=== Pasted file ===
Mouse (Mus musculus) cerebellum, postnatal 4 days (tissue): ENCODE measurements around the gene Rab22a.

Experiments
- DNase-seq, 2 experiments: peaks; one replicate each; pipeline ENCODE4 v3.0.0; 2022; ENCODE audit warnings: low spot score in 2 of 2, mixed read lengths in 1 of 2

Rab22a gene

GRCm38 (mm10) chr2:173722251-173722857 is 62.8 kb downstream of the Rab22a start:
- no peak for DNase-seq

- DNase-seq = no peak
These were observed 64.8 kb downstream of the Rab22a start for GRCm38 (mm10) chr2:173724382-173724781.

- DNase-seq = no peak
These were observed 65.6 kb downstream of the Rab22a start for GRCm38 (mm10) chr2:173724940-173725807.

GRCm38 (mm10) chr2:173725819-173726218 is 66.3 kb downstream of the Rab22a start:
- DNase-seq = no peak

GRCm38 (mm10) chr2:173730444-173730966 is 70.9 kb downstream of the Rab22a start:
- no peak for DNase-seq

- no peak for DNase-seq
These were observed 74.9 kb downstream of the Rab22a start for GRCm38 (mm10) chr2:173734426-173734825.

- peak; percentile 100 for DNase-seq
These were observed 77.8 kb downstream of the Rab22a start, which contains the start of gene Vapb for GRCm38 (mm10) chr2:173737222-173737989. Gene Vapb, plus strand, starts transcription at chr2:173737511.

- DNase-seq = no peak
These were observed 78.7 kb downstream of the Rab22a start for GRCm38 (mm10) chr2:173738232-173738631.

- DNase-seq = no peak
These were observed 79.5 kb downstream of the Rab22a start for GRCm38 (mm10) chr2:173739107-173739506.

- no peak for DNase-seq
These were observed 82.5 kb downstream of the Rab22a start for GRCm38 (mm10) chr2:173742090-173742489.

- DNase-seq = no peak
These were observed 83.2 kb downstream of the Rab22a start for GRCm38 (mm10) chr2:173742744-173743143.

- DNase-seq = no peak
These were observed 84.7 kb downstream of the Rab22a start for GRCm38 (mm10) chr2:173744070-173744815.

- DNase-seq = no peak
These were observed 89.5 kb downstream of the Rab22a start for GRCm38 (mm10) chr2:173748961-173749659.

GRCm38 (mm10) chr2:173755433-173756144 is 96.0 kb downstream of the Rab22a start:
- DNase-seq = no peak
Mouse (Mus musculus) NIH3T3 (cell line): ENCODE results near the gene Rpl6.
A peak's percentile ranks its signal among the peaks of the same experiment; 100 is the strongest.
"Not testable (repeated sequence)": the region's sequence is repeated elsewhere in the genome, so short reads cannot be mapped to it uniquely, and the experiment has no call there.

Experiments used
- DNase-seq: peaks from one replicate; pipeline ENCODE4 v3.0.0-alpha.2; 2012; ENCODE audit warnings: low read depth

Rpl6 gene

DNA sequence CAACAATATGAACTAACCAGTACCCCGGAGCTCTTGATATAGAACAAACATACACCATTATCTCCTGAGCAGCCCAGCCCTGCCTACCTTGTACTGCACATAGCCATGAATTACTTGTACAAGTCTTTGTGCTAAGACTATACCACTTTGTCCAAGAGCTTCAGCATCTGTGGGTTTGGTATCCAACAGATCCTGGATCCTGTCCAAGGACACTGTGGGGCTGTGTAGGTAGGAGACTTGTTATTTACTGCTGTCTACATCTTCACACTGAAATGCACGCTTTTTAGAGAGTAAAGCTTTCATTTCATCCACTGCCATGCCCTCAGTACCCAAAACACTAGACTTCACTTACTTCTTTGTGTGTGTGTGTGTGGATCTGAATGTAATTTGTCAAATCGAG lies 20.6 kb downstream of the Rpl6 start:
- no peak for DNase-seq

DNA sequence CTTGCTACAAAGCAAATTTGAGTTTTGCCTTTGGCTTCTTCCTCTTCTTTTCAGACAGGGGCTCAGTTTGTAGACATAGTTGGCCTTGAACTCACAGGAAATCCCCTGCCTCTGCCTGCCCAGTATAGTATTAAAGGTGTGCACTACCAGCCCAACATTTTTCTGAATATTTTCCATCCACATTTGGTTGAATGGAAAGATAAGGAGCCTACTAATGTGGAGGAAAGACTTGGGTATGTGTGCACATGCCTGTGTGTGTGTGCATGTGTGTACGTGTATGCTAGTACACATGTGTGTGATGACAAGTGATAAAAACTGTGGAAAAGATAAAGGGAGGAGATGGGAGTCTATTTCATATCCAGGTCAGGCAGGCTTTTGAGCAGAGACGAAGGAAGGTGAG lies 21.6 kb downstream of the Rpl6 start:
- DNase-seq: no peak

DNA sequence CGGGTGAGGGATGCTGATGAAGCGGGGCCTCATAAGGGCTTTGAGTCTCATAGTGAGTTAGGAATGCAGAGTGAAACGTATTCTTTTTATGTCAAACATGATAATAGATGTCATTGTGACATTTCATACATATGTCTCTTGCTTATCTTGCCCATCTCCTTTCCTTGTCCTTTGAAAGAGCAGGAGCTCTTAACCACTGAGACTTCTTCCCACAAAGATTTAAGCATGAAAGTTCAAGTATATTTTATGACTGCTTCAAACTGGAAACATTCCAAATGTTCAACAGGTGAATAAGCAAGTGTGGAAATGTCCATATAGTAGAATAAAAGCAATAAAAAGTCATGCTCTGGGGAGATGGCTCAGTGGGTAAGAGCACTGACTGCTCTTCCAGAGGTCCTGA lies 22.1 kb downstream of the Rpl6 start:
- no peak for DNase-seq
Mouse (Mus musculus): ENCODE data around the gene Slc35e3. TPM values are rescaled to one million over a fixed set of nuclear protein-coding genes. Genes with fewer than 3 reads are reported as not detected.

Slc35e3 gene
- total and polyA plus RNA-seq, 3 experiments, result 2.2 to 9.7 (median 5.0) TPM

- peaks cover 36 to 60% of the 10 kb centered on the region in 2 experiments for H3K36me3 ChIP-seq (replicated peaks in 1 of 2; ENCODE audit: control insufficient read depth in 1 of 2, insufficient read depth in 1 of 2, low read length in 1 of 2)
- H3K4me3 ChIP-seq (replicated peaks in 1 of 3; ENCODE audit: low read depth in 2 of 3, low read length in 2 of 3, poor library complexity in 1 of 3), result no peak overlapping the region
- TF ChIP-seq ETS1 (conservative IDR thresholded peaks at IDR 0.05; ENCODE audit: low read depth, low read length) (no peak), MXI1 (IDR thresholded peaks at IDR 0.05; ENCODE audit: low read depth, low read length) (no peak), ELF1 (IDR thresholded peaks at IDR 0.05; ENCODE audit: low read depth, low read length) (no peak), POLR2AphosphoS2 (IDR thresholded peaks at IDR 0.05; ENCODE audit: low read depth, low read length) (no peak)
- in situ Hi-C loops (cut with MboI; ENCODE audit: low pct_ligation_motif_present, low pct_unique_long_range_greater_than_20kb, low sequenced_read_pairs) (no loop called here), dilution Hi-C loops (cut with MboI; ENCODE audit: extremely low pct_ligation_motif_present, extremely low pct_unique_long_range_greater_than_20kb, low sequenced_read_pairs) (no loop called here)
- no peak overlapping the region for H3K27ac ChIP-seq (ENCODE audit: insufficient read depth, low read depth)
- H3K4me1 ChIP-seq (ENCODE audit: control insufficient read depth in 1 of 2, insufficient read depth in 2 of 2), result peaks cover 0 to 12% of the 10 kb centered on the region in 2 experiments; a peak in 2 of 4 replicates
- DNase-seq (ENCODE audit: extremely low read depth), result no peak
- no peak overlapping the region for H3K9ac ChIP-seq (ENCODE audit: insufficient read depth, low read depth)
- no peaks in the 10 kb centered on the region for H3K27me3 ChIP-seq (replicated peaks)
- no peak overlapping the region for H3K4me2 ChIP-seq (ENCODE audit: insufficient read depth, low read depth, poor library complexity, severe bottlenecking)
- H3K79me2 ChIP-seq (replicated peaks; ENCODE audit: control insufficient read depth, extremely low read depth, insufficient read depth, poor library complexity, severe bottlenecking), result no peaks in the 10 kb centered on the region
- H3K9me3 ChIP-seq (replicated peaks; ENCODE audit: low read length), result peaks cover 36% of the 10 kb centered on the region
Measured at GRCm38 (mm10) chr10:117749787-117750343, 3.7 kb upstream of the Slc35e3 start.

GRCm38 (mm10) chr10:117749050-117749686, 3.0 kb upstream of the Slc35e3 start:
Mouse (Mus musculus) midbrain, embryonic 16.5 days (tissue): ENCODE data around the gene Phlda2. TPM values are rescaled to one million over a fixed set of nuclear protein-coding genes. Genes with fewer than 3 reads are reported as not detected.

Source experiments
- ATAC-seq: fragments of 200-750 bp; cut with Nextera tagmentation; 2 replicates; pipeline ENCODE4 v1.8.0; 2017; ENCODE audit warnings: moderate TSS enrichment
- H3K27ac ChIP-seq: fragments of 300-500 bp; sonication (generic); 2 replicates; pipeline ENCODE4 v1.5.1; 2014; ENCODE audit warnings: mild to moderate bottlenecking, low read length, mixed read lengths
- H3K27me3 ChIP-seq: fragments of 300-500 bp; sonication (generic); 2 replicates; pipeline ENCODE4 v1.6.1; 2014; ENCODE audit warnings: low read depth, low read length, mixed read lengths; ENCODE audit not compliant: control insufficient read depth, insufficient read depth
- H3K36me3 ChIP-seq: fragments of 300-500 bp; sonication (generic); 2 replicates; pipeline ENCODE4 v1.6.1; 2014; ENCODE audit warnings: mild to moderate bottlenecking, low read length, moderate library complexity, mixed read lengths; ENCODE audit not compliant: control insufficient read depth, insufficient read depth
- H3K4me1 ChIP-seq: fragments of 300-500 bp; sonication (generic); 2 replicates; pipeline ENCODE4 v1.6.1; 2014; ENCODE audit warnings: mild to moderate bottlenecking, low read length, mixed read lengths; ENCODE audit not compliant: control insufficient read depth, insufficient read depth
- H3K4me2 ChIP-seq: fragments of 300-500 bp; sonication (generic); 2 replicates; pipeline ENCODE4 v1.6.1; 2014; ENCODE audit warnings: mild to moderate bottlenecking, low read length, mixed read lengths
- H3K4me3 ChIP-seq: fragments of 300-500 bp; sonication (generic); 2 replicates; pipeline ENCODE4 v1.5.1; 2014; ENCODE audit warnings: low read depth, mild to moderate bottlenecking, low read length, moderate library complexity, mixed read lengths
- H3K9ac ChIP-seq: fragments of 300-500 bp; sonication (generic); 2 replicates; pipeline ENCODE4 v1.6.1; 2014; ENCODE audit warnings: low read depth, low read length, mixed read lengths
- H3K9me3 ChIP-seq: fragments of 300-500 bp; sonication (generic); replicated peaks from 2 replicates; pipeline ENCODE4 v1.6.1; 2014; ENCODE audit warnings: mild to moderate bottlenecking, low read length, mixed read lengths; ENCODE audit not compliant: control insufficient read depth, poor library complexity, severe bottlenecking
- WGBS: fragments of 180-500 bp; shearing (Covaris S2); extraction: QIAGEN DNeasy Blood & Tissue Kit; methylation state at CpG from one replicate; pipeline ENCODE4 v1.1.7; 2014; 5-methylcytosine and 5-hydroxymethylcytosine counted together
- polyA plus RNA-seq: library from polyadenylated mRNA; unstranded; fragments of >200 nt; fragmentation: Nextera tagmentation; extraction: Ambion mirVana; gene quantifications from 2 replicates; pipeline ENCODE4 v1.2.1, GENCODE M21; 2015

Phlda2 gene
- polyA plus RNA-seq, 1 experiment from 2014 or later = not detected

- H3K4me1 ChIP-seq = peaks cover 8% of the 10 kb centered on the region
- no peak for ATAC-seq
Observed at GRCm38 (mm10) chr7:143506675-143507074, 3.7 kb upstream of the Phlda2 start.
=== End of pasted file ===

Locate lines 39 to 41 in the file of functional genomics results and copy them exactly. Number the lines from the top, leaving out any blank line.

DNA sequence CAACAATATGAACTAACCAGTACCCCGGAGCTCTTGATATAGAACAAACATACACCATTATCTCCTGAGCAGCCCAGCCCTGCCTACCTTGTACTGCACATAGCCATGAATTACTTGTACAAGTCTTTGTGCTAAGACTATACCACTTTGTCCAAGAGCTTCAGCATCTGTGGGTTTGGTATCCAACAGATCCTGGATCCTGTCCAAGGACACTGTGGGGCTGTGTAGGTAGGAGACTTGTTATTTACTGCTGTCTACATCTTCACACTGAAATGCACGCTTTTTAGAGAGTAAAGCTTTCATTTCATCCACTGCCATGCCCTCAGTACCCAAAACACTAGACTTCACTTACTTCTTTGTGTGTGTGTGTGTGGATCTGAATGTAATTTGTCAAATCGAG lies 20.6 kb downstream of the Rpl6 start:
- no peak for DNase-seq

DNA sequence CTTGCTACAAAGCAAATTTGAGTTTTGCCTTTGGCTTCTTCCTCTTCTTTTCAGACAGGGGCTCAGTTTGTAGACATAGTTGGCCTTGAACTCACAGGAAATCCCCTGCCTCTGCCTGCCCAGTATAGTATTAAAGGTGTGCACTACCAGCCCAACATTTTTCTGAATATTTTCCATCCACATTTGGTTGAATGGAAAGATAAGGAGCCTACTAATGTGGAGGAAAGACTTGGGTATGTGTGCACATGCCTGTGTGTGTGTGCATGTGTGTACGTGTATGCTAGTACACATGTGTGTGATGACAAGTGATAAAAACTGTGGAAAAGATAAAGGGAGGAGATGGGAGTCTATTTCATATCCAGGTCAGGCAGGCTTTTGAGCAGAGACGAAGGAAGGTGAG lies 21.6 kb downstream of the Rpl6 start: